Letters from Vienna

In a nutshell, I am a sophomore at Oakland University who has decided to bank on the crazy notion of studying in Vienna, Austria for 87 days while living with my young aunt and her two Chihuahuas.

Reporting on a biweekly basis, I will dare to present the nonsugarcoated truth I have spent years building in an attempt to create a temporary one in a matter of three months.

In the center of Vienna, I sit facing a fountain simply letting my words flow like the illuminated water cascading down intricately detailed statues. Behind me are people watching an opera projected outside the Vienna Opera House.

This is what I had been expecting. Surrounded by the beauty of ancient architecture and the classical music that has proven to withstand the test of time itself, I find myself in the Vienna I had envisioned.

Expectations are rarely factual. Even though I refused to admit it, I had grandiose expectations of what it means to live in Vienna. I did not realize exactly what it is to leave all that is familiar in hopes of becoming immersed in a culture that is alien.

I loosely declared that studying abroad would be an adventure, ignoring the fact that the word itself implies danger, and perhaps even sacrifice.

I had always considered myself a cultured individual. Ironically, it was not until I first walked into a Viennese subway when I realized the true meaning of diversity. Irish, African and Asian factions spoke their national language and dressed according to their culture. I could not help but stare about me in fascination; I felt as if I had arrived in the center of the world.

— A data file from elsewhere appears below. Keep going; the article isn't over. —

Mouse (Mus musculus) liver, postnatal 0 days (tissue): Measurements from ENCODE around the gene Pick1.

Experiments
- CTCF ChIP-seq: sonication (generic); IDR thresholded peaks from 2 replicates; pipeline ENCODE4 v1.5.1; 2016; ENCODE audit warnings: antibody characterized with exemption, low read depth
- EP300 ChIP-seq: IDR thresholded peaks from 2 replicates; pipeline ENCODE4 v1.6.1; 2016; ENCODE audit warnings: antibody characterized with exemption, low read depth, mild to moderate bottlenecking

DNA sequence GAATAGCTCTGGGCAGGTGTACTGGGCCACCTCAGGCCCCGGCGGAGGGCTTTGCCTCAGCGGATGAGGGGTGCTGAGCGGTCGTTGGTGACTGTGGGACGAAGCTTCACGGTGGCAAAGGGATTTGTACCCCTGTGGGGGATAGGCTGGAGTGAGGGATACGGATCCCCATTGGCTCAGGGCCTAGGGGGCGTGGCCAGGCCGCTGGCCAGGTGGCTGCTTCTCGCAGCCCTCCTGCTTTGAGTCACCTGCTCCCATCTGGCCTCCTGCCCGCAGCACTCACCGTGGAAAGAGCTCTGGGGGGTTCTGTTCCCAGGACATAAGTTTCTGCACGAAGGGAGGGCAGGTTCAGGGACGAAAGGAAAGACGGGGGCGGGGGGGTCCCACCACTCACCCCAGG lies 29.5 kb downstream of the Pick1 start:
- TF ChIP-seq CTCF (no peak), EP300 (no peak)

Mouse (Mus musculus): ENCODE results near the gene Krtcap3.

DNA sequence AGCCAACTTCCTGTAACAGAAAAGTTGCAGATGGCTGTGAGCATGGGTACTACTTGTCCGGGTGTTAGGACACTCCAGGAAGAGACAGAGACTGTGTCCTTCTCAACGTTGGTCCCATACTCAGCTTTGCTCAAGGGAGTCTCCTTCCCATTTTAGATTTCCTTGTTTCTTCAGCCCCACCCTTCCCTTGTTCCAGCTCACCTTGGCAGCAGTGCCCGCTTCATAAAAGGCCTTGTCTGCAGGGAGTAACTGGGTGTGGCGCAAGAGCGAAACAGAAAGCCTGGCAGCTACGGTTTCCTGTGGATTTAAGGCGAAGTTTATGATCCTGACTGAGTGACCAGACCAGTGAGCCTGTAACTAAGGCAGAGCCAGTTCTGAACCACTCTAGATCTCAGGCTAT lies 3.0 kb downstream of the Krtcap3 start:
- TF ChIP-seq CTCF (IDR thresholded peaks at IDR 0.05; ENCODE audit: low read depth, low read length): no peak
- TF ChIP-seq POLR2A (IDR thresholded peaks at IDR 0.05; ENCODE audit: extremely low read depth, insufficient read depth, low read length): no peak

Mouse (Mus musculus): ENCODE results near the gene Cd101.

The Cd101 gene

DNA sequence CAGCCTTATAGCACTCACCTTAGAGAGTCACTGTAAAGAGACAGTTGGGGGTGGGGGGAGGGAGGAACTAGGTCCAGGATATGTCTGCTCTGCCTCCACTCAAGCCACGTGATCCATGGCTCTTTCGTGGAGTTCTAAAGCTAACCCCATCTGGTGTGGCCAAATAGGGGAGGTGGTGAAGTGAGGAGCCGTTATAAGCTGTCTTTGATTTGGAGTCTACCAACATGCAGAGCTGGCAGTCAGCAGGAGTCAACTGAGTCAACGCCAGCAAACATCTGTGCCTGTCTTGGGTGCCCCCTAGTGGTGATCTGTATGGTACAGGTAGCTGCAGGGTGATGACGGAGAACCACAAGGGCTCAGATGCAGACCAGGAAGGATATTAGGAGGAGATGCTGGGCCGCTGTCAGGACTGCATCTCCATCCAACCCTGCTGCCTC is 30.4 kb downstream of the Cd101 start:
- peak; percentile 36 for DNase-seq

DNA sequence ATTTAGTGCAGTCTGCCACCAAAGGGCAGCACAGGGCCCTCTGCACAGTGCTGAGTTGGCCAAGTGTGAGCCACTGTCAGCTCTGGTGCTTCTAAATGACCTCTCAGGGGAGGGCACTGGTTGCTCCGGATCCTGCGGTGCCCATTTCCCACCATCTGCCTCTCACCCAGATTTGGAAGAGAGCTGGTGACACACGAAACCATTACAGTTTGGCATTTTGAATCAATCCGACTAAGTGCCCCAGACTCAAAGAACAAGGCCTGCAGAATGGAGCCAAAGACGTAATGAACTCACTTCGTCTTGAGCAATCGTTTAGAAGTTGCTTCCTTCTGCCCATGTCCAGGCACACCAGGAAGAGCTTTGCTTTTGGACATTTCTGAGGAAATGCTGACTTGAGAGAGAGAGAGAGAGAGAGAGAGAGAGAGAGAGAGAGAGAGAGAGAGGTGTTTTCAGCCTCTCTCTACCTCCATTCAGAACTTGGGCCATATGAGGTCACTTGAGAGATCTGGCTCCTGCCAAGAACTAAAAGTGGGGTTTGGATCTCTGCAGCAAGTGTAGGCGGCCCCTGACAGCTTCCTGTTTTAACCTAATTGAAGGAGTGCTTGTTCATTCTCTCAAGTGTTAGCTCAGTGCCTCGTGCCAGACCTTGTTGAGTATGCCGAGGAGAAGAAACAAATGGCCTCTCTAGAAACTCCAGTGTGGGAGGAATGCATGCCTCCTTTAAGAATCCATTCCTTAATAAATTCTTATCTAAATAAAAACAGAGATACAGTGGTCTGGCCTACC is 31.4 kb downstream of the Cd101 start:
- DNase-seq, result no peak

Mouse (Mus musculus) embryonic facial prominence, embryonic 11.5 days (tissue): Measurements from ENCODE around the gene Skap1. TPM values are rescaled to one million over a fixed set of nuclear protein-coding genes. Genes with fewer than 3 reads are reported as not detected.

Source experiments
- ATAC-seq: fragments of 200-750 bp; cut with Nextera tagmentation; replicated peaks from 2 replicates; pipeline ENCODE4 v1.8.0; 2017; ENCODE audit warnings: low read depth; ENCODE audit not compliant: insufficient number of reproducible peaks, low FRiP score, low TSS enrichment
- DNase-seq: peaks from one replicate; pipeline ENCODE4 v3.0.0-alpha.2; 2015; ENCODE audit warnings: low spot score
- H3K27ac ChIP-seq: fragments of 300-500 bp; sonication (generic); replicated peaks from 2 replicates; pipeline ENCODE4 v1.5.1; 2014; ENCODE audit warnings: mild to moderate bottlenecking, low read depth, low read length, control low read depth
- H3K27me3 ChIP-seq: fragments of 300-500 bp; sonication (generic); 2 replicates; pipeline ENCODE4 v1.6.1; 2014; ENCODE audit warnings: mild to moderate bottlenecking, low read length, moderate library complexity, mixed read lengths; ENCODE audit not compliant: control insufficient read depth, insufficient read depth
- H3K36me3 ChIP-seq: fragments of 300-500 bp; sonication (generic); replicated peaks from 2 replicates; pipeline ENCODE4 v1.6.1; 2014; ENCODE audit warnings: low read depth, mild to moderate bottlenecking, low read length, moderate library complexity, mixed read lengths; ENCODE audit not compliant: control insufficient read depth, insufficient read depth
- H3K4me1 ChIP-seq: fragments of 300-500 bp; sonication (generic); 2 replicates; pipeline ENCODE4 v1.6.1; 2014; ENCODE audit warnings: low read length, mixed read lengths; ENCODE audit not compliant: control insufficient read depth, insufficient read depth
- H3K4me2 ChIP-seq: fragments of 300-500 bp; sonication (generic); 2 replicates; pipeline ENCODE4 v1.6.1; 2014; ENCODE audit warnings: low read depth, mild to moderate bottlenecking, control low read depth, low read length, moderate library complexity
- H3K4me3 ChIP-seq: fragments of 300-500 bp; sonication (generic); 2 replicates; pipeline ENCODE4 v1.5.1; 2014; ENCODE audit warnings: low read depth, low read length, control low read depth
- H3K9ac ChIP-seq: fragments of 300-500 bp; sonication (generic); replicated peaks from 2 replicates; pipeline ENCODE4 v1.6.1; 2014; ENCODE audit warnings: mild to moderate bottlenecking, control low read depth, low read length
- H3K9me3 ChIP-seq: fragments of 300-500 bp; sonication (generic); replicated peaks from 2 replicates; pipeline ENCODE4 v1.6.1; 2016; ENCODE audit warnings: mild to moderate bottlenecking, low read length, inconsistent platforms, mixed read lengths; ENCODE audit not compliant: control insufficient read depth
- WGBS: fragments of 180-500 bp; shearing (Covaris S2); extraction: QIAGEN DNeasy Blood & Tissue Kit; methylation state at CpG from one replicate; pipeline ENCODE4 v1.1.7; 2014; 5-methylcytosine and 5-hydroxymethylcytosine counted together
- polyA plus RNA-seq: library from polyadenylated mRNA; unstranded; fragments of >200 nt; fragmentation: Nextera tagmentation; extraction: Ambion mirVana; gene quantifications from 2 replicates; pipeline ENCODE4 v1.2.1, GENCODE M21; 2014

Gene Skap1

A first impression of the Austrian people is comparable to those who populate the city of New York. It seems that everyone goes about their own business, inhabiting a world entirely their own. In fact, to look someone in the eye while passing him or her on the street is to develop a connection you did not have permission to develop, a rather small invasion of privacy.

A different facade of Vienna is the hopelessly romantic one. The castles and cobblestone streets give the sense of being in a fairy-tale. In fact, there is a couple that has been kissing on the nearby sidewalk for the past half hour. Get a room.

The luxury found in the wealthy city of Wien is overwhelming. Everything I have eaten so far tastes as if it is gourmet when, for example, it may have only been an inexpensive sandwich purchased from a local grocery store.

In all honesty, I feel as if I had seen enough of Vienna and would very much like to return home for the night, sleep in my bed, dance around the living room with my little sister and eat home-cooked meals. I miss my family and friends so much I could cry.

It is home  that is one’s castle and where an individual is a prince or princess.

Surrounded by people who love me, I needed to make no effort to define who I am or establish an image of how I wished to be perceived. I was loved for who I was. There truly is no place like home.

I have come to Vienna in search of adventure; I’ve come to learn more about myself, the world I live in and humanity. I am certain that come what may; I will be the better for it.